At the First International Zika Conference, Viviane S. Boaventura, MD, PhD, researcher, Fiocruz-Bahia, Gonçalo Moniz Institute, Brazil, presented her research that depicting an association between Congenital Zika Syndrome and hearing loss.
Updated March 1, 2017 at 8:27 PM EST
On Friday February 24, 2017 at the First International Conference on Zika Virus, Viviane S. Boaventura, MD, PhD, researcher, Fiocruz-Bahia, Gonçalo Moniz Institute, Brazil, presented her research on auditory impairment developing as a result of Congenital Zika Syndrome.
Dr. Boaventura set the stage by giving a brief background on cases in which individuals exhibited auditory complications while presumably infected with the Zika virus—these included cases in adults and infants. The first patient to develop hearing loss possibly due to Zika was reported to be a 45-year-old female who was infected in Malaysian Borneo in 2014. The patient suffered “bilateral hearing difficulties during the course of illness,” 5 days after symptom onset. A letter describing the case was published in the Centers for Disease Control and Prevention’s Emerging Infectious Diseases journal. Dr. Boaventura then went on to discuss another study, which she co-authored, that also outlined three cases in which adults who were either confirmed or suspected of Zika virus infection presented with transient hearing loss. Furthermore, a recent study noted that 5.8% of infants born with Congenital Zika Syndrome displayed hearing loss.
Using this information, Dr. Boaventura and colleagues conducted a prospective study to evaluate auditory function in infants with Congenital Zika Syndrome. The study looked at hearing functions in 13 infants with “microcephaly and presumed [Zika virus] infection in the first year of life.” The researchers conducted Otoacoustic Emission tests (OAE), “a screening exam to look for the function of the cochlea.” According to Dr. Boaventura, a previous study demonstrated that 3 out of 32 babies presented with altered OAE. However, although the team was able to confirm that hearing loss was related to the Zika virus, they "did not exclude external or middle ear disorders that could cause a negative OAE test not related to Zika virus infection."
Dr. Boaventura's team looked at the results of another study that used Auditory Brainstorm Response (ABR) tests to evaluate the function of the cochlea and the acoustic nerve. The researchers on this study found that out of 70 infants, 6% to 7% had sensorineural hearing loss, which seemed to be related to the severity of the microcephaly, according to Dr. Boaventura. “Unfortunately, they didn’t evaluate … Behavioral Observational Audiometry (BOA),” which looks for response to sounds, such as eye movements.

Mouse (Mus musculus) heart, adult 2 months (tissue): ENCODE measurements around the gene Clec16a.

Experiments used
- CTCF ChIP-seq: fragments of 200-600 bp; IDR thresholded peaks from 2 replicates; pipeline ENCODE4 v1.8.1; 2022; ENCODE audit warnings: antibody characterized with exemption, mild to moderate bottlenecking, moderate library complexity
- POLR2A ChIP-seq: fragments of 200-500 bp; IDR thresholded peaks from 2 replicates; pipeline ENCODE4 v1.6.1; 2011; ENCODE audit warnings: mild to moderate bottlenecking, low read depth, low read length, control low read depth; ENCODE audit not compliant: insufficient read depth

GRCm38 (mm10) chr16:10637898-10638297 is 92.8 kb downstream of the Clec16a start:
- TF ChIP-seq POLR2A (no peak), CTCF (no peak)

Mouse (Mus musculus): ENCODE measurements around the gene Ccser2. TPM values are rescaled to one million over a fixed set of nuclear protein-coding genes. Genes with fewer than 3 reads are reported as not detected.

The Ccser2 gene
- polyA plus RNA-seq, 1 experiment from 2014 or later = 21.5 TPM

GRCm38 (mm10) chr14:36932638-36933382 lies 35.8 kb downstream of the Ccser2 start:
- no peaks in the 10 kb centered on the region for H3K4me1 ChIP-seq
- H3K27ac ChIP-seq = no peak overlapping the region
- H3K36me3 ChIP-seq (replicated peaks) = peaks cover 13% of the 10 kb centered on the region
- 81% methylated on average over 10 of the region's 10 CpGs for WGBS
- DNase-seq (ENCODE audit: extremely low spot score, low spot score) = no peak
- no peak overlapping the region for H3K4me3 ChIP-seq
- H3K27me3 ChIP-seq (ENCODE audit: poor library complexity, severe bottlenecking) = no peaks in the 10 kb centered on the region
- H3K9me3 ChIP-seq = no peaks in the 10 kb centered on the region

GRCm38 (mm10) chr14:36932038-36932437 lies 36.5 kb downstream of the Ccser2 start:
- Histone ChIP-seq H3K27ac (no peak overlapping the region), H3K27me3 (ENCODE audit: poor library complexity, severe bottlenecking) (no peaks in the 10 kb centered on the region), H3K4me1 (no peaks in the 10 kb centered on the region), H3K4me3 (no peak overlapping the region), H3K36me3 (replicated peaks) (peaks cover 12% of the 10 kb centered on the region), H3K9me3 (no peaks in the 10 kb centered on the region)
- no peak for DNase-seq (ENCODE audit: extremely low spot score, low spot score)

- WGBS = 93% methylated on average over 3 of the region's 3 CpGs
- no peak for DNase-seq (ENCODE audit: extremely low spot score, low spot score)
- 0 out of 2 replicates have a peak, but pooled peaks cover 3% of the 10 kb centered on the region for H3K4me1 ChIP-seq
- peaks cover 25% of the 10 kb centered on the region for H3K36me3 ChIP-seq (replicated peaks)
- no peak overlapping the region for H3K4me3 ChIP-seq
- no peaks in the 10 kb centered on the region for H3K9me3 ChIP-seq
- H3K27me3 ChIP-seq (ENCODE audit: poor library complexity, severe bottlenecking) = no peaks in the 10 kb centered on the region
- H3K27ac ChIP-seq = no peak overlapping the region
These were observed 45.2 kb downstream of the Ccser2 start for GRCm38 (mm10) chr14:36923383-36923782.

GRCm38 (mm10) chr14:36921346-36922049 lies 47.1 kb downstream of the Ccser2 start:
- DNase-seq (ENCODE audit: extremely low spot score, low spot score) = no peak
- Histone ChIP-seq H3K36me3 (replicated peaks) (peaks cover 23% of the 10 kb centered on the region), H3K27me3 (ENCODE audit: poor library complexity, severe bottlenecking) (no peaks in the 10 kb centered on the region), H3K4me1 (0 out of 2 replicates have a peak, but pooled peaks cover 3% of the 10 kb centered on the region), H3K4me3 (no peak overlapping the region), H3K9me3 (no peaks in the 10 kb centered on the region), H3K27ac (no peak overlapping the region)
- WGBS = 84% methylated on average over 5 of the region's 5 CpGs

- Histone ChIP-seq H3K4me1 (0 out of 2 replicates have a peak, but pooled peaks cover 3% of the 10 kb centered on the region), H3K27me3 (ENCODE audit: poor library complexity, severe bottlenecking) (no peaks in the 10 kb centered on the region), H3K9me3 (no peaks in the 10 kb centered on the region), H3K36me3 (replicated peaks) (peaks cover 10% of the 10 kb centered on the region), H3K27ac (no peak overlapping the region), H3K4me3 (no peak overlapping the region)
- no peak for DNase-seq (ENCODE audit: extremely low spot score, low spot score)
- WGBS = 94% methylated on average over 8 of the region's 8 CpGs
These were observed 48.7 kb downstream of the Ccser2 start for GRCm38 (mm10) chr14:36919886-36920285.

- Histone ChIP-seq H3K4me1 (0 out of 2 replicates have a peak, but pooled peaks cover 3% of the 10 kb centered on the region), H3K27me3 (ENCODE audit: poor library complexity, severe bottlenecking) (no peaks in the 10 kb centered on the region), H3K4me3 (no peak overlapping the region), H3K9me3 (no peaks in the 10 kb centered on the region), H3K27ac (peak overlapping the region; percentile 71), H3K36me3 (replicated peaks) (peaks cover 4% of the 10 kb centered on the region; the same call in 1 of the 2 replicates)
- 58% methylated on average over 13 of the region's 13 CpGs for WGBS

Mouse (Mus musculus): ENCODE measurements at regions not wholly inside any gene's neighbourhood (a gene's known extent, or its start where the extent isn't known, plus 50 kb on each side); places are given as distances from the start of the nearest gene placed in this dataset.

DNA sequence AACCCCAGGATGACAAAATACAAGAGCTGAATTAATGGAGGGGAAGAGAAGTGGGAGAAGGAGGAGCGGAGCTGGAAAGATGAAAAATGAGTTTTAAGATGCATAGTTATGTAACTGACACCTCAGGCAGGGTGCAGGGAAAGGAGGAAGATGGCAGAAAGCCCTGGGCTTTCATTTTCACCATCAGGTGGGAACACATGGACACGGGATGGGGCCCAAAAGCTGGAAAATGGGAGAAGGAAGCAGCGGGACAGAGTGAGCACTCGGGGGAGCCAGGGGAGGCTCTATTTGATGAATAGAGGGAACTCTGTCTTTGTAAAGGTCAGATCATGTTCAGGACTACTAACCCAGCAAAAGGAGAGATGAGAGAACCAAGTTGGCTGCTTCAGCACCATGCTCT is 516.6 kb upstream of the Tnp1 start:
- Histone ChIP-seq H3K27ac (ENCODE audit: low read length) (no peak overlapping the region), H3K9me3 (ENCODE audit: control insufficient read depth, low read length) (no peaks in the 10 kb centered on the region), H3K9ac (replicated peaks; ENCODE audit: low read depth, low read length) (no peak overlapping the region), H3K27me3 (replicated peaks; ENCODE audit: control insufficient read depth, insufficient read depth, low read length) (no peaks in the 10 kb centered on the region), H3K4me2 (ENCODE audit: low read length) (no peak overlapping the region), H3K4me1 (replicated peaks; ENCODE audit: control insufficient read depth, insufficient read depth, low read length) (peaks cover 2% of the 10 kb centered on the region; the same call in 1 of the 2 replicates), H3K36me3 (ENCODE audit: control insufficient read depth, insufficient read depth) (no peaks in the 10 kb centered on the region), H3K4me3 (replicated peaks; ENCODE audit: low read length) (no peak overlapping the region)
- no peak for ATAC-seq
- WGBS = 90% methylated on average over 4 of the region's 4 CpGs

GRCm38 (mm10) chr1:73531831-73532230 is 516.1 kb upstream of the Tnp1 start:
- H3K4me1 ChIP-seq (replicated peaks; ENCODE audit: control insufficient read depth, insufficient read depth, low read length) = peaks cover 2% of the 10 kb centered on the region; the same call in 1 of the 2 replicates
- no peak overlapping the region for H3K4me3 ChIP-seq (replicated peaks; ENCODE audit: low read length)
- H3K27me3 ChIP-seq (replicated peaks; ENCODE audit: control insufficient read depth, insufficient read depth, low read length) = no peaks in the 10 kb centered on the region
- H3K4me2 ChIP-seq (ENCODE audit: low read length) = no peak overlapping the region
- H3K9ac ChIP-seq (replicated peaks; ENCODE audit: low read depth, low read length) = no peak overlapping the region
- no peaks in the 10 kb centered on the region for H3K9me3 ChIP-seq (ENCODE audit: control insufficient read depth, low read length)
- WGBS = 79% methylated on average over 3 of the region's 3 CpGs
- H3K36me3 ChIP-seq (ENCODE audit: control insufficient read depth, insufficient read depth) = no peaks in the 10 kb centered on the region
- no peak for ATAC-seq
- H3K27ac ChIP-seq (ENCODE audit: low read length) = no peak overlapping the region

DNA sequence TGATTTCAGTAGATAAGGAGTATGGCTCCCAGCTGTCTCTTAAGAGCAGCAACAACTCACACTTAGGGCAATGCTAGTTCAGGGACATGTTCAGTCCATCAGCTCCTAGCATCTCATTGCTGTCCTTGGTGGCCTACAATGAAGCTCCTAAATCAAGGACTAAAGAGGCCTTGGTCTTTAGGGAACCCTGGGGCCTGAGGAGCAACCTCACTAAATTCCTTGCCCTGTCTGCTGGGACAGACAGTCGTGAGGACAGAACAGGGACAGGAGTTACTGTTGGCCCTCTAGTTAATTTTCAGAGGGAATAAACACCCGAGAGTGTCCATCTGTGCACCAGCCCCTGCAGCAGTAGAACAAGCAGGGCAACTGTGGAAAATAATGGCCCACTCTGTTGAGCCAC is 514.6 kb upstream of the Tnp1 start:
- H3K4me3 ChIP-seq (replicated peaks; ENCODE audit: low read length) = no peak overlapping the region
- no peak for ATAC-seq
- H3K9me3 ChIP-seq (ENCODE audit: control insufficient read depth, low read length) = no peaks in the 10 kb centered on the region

Even after reviewing these studies, Dr. Boaventura and her team felt that some questions still remained unanswered, including: is hearing loss that is related to Congenital Zika Syndrome progressive? Is there any delayed onset of hearing loss related to Congenital Zika Syndrome?
Describing the research process, Dr. Boaventura said, “We performed this longitudinal study to investigate hearing function after Zika virus congenital infection. We looked for babies that had abnormalities in their [pre-natal] ultrasound exam, and then we collected blood samples, performed the otolaryngologist evaluation and a query in order to rule out other causes of hearing loss, like alcohol abuse. We then did a tympanometry test to evaluate the middle ear, and then we performed the first Otoacoustic Emission test and the ABR test.” The team also conducted a BOA evaluation, as well as other tests.
The researchers evaluated hearing functions in seven male and six female infants born between July 2015 and February 2016. These infants were presumed to have developed microcephaly (head circumference 29.8 ± 3.2) as a result of Congenital Zika Syndrome during an outbreak in Bahia, Brazil. The infants were classified as: having evidence of Zika virus infection (2 infants), highly probable (4 infants), moderate probable (5 infants), or somewhat probable (2 infants).
All of the mothers whose infants were evaluated in the study reported exanthema during pregnancy, except for one. In 11 out of the 12 fetuses, prenatal ultrasounds showed intracranial calcifications and ventriculomegaly, said Dr. Boaventura.
Progressive unilateral sensorineural hearing loss was reported in two of the infants who presented with severe microcephaly. In another patient there was a delayed onset of hearing loss. Abnormal audiologic exam results were observed in six of the 13 cases, and auditory neuropathy in three.
“Something interesting we saw [was] that the Otoacoustic Emission test was normal in three of those babies… The ABR exam [showed] that the cochlea was [normal], but the acoustic nerve is not.” These results can help the researchers understand the level of lesions, which appears to be in the region of the lateral lemniscus.
ABR and OEA exams for the remaining cohort “did not correlate reliably with behavioral auditory thresholds that suggested a delay in hearing development in all cases.”
Dr. Boaventura concluded that “Zika virus infection may cause progressive and late-onset hearing loss in babies. Auditory neuropathy can be detected in Zika virus congenital infection. And conductive hearing loss may be associated with sensorineural disorders and aggravate hearing impairment." The team intends to conduct more auditory exams before publishing their results.
First International Conference on Zika Virus
Session 4: Clinical Spectrum
Prospective Evaluation of Hearing Function After Presumably Congenital Zika Virus Infection